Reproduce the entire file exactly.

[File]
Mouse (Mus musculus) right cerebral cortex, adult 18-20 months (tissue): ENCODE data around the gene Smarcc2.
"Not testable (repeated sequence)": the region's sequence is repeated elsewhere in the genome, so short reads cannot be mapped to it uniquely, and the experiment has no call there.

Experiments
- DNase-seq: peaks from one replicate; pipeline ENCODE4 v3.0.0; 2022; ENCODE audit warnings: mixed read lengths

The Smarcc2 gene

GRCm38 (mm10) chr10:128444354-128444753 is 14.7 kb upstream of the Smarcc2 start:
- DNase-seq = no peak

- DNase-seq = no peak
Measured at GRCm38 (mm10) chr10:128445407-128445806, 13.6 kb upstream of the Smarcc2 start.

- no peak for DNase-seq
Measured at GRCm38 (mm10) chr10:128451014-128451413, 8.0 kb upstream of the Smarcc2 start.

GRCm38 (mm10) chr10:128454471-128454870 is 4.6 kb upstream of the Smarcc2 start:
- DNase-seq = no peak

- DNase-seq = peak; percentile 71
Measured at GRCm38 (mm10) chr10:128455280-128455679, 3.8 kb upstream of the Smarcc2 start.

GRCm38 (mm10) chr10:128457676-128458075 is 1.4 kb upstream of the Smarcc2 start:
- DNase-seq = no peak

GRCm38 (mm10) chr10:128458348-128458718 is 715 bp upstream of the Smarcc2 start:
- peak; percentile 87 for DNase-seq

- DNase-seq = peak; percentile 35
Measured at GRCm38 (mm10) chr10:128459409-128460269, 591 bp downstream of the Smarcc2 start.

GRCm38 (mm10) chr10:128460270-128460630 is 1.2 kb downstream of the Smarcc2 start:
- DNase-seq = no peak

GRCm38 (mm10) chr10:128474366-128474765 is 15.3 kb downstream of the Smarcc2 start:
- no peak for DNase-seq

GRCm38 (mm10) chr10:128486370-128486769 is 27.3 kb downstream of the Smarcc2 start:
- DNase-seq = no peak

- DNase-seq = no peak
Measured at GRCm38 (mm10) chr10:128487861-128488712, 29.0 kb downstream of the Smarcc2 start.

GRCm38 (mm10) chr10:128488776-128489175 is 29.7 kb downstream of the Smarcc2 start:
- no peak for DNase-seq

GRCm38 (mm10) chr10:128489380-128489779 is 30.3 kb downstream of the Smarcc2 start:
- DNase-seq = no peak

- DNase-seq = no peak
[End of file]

Mouse (Mus musculus) right cerebral cortex, adult 18-20 months (tissue): ENCODE data around the gene Smarcc2.
"Not testable (repeated sequence)": the region's sequence is repeated elsewhere in the genome, so short reads cannot be mapped to it uniquely, and the experiment has no call there.

Experiments
- DNase-seq: peaks from one replicate; pipeline ENCODE4 v3.0.0; 2022; ENCODE audit warnings: mixed read lengths

The Smarcc2 gene

GRCm38 (mm10) chr10:128444354-128444753 is 14.7 kb upstream of the Smarcc2 start:
- DNase-seq = no peak

- DNase-seq = no peak
Measured at GRCm38 (mm10) chr10:128445407-128445806, 13.6 kb upstream of the Smarcc2 start.

- no peak for DNase-seq
Measured at GRCm38 (mm10) chr10:128451014-128451413, 8.0 kb upstream of the Smarcc2 start.

GRCm38 (mm10) chr10:128454471-128454870 is 4.6 kb upstream of the Smarcc2 start:
- DNase-seq = no peak

- DNase-seq = peak; percentile 71
Measured at GRCm38 (mm10) chr10:128455280-128455679, 3.8 kb upstream of the Smarcc2 start.

GRCm38 (mm10) chr10:128457676-128458075 is 1.4 kb upstream of the Smarcc2 start:
- DNase-seq = no peak

GRCm38 (mm10) chr10:128458348-128458718 is 715 bp upstream of the Smarcc2 start:
- peak; percentile 87 for DNase-seq

- DNase-seq = peak; percentile 35
Measured at GRCm38 (mm10) chr10:128459409-128460269, 591 bp downstream of the Smarcc2 start.

GRCm38 (mm10) chr10:128460270-128460630 is 1.2 kb downstream of the Smarcc2 start:
- DNase-seq = no peak

GRCm38 (mm10) chr10:128474366-128474765 is 15.3 kb downstream of the Smarcc2 start:
- no peak for DNase-seq

GRCm38 (mm10) chr10:128486370-128486769 is 27.3 kb downstream of the Smarcc2 start:
- DNase-seq = no peak

- DNase-seq = no peak
Measured at GRCm38 (mm10) chr10:128487861-128488712, 29.0 kb downstream of the Smarcc2 start.

GRCm38 (mm10) chr10:128488776-128489175 is 29.7 kb downstream of the Smarcc2 start:
- no peak for DNase-seq

GRCm38 (mm10) chr10:128489380-128489779 is 30.3 kb downstream of the Smarcc2 start:
- DNase-seq = no peak

- DNase-seq = no peak